A BRIEF PANTHER CHAMELEON CARESHEET
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Glass and screen cages are available, but a vertical mesh or screen cage is recommended. Panther chameleons are arboreal, and prefer vertical space so they can climb. Sizes vary. A 16x16x20 is fine for babies and juveniles. An 18x18x24, 18x18x36, or similar size is best for adults. The mesh or screen cages are recommended for airflow, and to prevent overheating of the enclosure. Cages can be purchased at your local pet store, online, or at a local reptile show. Or, the cage can be hand crafted from wood, plastic, or metal.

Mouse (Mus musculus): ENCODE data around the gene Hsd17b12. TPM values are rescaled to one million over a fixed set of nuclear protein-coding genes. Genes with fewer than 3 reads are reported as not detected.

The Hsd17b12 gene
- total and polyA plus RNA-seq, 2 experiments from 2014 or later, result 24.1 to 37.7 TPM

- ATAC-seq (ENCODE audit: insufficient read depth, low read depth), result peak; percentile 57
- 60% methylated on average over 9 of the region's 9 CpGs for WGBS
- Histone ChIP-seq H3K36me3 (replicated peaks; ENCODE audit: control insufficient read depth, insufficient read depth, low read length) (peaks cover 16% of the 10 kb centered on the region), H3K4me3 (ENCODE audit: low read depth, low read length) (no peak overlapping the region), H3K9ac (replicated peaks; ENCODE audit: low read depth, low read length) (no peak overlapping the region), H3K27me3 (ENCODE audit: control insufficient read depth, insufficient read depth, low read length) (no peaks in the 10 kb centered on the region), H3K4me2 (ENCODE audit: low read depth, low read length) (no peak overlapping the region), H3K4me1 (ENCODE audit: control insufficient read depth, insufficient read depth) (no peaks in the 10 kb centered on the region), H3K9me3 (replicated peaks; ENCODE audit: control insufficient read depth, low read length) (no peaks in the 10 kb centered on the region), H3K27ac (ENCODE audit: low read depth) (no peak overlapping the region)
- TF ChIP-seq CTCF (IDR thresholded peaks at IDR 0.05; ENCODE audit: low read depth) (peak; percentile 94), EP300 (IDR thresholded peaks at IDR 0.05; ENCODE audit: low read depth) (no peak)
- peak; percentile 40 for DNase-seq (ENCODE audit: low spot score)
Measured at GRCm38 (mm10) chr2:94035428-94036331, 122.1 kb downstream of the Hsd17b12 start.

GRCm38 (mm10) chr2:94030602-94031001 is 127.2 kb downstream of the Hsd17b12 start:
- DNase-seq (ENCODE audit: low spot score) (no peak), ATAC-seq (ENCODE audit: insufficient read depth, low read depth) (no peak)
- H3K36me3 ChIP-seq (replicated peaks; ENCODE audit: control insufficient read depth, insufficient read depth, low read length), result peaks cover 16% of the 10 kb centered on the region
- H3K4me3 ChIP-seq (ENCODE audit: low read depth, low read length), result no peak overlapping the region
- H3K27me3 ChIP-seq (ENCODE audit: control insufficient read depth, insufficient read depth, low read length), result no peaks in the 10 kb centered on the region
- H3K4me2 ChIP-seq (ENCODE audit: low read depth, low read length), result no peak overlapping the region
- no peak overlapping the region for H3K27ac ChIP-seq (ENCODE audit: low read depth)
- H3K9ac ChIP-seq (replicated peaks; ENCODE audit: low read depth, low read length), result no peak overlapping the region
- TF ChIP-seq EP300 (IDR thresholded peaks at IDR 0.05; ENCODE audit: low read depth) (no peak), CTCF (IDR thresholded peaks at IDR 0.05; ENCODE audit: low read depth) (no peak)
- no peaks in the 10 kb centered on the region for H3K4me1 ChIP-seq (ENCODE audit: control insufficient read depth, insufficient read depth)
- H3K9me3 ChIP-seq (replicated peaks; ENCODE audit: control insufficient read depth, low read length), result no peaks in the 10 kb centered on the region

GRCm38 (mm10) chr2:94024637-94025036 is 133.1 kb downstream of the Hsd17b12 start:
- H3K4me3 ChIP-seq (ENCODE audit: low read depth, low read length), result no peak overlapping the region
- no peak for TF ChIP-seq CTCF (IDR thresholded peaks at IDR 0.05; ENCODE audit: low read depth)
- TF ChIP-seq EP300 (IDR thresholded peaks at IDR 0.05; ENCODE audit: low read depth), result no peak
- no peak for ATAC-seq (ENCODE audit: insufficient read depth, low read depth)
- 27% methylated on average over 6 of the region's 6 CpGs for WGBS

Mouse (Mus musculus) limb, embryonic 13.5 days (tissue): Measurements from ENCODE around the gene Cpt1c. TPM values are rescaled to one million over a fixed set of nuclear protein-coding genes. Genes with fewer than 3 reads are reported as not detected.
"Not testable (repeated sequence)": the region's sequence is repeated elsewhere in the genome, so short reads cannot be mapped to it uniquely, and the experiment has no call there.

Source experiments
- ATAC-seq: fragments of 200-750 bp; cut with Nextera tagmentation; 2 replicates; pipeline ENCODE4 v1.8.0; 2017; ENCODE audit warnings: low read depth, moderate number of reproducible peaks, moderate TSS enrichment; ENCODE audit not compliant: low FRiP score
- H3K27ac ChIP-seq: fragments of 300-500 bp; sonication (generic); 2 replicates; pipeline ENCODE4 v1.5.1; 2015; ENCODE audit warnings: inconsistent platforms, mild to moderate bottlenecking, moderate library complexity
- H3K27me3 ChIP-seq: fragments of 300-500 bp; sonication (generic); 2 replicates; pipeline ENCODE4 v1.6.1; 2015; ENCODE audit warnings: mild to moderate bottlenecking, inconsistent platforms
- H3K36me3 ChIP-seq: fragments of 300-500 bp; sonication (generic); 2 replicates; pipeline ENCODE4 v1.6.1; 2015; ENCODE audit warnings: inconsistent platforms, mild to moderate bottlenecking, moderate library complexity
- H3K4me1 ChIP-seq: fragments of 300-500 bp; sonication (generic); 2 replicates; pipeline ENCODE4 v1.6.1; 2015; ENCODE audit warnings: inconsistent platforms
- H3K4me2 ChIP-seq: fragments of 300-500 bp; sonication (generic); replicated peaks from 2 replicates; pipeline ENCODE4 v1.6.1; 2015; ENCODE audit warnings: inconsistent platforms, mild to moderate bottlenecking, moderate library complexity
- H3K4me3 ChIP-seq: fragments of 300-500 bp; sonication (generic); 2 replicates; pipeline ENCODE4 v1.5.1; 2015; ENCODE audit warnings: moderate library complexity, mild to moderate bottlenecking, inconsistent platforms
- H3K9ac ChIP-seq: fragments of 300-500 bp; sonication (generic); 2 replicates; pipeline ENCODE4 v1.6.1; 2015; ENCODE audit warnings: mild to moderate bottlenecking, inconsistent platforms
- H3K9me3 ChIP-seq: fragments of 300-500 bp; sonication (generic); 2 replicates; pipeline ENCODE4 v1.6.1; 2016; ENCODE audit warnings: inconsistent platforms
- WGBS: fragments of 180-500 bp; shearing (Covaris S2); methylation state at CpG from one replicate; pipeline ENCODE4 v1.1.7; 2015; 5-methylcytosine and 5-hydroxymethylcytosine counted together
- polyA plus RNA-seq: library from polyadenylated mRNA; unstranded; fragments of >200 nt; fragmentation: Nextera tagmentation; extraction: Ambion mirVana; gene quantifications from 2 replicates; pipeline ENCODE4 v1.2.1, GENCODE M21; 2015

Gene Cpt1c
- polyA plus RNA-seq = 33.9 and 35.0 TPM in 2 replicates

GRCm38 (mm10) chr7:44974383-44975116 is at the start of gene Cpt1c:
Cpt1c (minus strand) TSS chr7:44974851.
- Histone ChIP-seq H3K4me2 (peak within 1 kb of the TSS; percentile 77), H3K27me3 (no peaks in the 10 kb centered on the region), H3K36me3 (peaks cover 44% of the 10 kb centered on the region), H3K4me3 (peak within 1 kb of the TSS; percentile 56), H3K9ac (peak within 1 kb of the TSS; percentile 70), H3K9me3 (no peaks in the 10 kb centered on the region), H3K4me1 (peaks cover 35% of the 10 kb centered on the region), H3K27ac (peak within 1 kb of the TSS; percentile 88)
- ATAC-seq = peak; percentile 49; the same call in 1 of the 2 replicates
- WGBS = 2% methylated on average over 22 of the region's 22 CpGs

Plants for the cage:
A good sized plant or 2. Most recommended plants are Schefflera and/or Ficus. Pothos is also a safe plant, but be sure to avoid Philodendron (which looks similar but is highly toxic). All 3 plants pictured below are normally available in a good cage sizes at Home Depot or Lowes. Mature Schefflera offer good vertical and horizontal support for adult chameleons. Ficus are normally more flimsy, but are fine for smaller or lighter animals. Also provide some additional horizontal perches (across different levels of the cage) using reptile vines from the store, or clean sanitized sticks. It is best to keep the plants up off the actual floor of the cage, so their pots can drain, by resting them on a plant stand or other support. Keep your plants well watered and fertilize with liquid fertilizer regularly. Below are photos of a schefflera, a ficus, and a pothos.